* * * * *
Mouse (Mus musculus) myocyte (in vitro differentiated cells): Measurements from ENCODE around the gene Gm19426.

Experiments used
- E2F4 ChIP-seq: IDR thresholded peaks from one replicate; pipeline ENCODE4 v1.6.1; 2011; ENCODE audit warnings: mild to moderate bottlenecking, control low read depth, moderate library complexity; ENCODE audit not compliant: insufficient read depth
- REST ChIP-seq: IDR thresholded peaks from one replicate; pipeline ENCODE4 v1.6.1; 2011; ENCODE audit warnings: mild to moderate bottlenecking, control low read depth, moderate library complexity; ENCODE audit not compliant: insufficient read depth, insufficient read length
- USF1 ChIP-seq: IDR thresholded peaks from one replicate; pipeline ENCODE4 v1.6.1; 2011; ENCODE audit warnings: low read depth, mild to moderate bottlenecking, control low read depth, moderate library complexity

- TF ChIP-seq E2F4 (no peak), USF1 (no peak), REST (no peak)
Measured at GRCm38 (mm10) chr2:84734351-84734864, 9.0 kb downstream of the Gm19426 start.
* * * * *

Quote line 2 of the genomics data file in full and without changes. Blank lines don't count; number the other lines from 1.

Experiments used